|Jan-14-12|| ||Petrosianic: Looks like your average GM draw, but according to <Chess Life>, Reshevsky had used most of his time when the draw was agreed.|
I don't understand players like that, who can use so much of their time in the opening, and then play almost as well or better in extreme time pressure.
|Jan-14-12|| ||ughaibu: It strikes me as odd, too, that Reshevsky was strong from such a young age, but doesn't seem to have had chess in his blood, the way that Capablanca, for example, had, allowing him to play quickly and easily.|
|Jul-05-13|| ||RookFile: I would say this, but in a slightly different way. Why didn't Reshevsky study the openings more in his time away from the board? Just imagine if he could show up and bang out the first 16 moves in two minutes. With all that time to think over the remaining 24 or so moves until the time control, he would have been almost unbeatable.|
|Jul-05-13|| ||Nerwal: <I would say this, but in a slightly different way. Why didn't Reshevsky study the openings more in his time away from the board? Just imagine if he could show up and bang out the first 16 moves in two minutes. With all that time to think over the remaining 24 or so moves until the time control, he would have been almost unbeatable.>|
Things are probably not that simple, otherwise Reshevsky would have fixed his problems at some point. Apparently, he had a poor memory. He worked on openings, but forgot the lines. Also I think he was this kind of players who prefered to solve the problems at the board - like Tal, and Najdorf. I thought this attitude on preparation was ridiculous and unprofessional til I realized how hard it actually is to play right after bashing 16 or 20 moves of heavy theory. Maybe for some players it's better to make the game their own, to start follow a personal path of thought at an earlier stage, rather than ending like a fish out of the water at move 20 of a book line. So overall maybe those great players sticked to what they felt was right - there is no guarantee they would have done much better armed to the teeth in the openings.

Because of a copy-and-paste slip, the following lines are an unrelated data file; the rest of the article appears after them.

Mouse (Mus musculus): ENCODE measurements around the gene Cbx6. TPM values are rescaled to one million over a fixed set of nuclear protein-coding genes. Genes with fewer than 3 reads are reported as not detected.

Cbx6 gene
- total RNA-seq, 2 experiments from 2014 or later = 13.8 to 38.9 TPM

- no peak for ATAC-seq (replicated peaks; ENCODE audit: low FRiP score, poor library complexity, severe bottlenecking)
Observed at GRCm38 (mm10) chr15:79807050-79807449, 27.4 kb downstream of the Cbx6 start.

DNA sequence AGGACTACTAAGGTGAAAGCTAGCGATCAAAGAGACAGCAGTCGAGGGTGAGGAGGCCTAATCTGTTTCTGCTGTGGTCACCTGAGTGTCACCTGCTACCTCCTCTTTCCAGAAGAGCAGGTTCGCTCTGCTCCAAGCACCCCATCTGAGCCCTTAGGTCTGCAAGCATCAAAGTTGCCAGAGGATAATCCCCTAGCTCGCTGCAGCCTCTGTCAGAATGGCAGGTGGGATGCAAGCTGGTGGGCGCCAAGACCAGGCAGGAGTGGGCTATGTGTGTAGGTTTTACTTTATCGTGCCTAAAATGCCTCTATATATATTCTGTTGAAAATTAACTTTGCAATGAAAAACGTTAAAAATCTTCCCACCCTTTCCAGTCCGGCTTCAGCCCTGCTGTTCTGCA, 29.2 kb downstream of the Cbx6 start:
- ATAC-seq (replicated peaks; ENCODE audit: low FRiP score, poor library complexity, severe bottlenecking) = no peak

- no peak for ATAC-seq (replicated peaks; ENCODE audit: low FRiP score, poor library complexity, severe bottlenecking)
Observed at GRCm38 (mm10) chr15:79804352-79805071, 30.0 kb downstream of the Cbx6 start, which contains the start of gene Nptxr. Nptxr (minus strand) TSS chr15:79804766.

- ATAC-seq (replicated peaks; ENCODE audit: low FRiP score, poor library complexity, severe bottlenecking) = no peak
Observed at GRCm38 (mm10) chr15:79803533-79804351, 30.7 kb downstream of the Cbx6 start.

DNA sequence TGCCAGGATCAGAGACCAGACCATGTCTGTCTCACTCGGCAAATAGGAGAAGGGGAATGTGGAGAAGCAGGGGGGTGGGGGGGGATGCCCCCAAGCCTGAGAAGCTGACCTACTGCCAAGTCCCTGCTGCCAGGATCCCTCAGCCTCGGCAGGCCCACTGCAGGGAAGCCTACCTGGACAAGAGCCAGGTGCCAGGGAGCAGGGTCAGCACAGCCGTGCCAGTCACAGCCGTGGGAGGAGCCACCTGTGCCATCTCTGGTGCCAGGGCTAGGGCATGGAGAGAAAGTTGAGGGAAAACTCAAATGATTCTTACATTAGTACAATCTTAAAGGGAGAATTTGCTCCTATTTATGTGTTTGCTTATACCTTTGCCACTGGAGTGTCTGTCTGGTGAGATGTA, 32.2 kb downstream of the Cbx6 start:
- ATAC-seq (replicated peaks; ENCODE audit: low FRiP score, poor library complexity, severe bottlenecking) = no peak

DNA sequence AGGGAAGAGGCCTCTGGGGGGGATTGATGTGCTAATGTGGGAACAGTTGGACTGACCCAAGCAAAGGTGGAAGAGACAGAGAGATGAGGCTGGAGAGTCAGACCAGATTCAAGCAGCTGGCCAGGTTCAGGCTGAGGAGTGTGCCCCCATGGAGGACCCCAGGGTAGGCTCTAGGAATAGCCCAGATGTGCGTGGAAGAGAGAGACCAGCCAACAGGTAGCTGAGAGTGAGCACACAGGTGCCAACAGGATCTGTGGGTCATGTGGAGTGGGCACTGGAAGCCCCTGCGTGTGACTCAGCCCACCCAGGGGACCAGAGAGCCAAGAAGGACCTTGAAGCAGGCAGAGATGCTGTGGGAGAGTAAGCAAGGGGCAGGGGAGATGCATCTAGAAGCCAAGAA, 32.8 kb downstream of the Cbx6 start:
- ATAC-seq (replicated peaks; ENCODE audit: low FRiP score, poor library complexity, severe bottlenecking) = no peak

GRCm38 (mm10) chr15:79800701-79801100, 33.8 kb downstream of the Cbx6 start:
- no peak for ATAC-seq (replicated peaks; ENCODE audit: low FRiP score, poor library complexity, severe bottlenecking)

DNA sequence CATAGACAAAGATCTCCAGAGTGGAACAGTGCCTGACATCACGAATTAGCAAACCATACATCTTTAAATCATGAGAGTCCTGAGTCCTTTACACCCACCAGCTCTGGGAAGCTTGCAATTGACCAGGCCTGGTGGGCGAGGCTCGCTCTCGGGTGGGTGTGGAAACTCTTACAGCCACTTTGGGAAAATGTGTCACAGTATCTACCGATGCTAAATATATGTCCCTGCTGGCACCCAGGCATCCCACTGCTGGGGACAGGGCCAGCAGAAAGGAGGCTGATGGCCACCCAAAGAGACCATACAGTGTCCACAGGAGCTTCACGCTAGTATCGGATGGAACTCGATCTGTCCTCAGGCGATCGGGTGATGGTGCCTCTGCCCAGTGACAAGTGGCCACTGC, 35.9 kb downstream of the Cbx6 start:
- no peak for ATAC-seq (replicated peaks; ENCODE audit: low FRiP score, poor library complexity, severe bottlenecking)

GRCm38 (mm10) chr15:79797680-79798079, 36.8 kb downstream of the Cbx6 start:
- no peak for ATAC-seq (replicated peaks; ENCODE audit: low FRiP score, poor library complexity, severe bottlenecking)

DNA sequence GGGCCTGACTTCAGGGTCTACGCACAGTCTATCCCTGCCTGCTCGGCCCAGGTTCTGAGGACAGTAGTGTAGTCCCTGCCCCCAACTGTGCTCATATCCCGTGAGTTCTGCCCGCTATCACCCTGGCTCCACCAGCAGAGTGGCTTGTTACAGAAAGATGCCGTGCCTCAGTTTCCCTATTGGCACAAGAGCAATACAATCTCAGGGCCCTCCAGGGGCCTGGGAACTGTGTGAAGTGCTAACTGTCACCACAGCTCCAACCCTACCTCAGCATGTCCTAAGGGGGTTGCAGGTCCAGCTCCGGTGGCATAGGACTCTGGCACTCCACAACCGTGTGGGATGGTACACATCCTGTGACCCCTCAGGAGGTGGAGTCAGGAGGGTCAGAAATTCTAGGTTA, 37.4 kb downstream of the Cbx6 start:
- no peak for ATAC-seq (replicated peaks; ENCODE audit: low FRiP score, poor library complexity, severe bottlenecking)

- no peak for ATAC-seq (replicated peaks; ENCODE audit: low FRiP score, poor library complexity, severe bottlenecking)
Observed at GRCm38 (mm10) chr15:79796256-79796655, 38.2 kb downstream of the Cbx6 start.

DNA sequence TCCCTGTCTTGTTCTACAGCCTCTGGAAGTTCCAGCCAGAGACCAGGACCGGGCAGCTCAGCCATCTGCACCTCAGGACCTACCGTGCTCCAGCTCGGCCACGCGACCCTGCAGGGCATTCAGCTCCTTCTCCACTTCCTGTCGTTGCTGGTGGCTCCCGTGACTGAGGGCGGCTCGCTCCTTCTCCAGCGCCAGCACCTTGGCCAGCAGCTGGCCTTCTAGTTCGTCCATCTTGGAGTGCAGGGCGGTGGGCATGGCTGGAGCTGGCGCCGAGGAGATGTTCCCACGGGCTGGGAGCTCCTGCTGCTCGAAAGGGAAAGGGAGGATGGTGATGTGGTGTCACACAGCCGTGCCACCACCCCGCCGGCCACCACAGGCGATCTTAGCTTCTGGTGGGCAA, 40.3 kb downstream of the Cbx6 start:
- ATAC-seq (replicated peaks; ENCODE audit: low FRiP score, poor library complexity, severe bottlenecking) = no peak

Addiction to time trouble is also a topic wider than just preparation on openings - Grischuk is a great opening theoretician, so is Ivanchuk, and Gata Kamsky has a lot of experience with different openings, yet...
|Jul-05-13|| ||RookFile: When he was older, he forgot stuff. But when younger, Reshevsky was giving blinfold simuls and always had outstanding calculation abilities - that doesn't come without an excellent memory.
It may be that his job as an accountant and family commitments didn't give him enough time to study the opening properly.|
|Dec-15-14|| ||zydeco: There are lots of ways to be a time-trouble addict. Somebody like Ivanchuk is such a perfectionist that you get the feeling he's working out all the possibilities of a game in the course of playing it -- even if that leads him far astray from choosing the next move. Benko is probably just a jumble of nerves and needs to check and recheck lines before he'll commit to a move (so that it's helpful to play in time trouble when he's forced to rely on his instinct). A lot of grandmasters are obsessed with opening theory, use up most of their time developing opening ideas, and then scramble through the rest of the game. |
I have the idea that Reshevsky and Korchnoi approach time trouble similarly. They play the middlegame in a very non-programmed way, calculating all the variations, and never making a move just because it looks natural. That leaves them in terrible time-trouble, but they trust themselves not to blunder, and feel that, as often as not, their opponents will go wrong trying to play into their time trouble. That's definitely what happened in his first game against Donner in this tournament.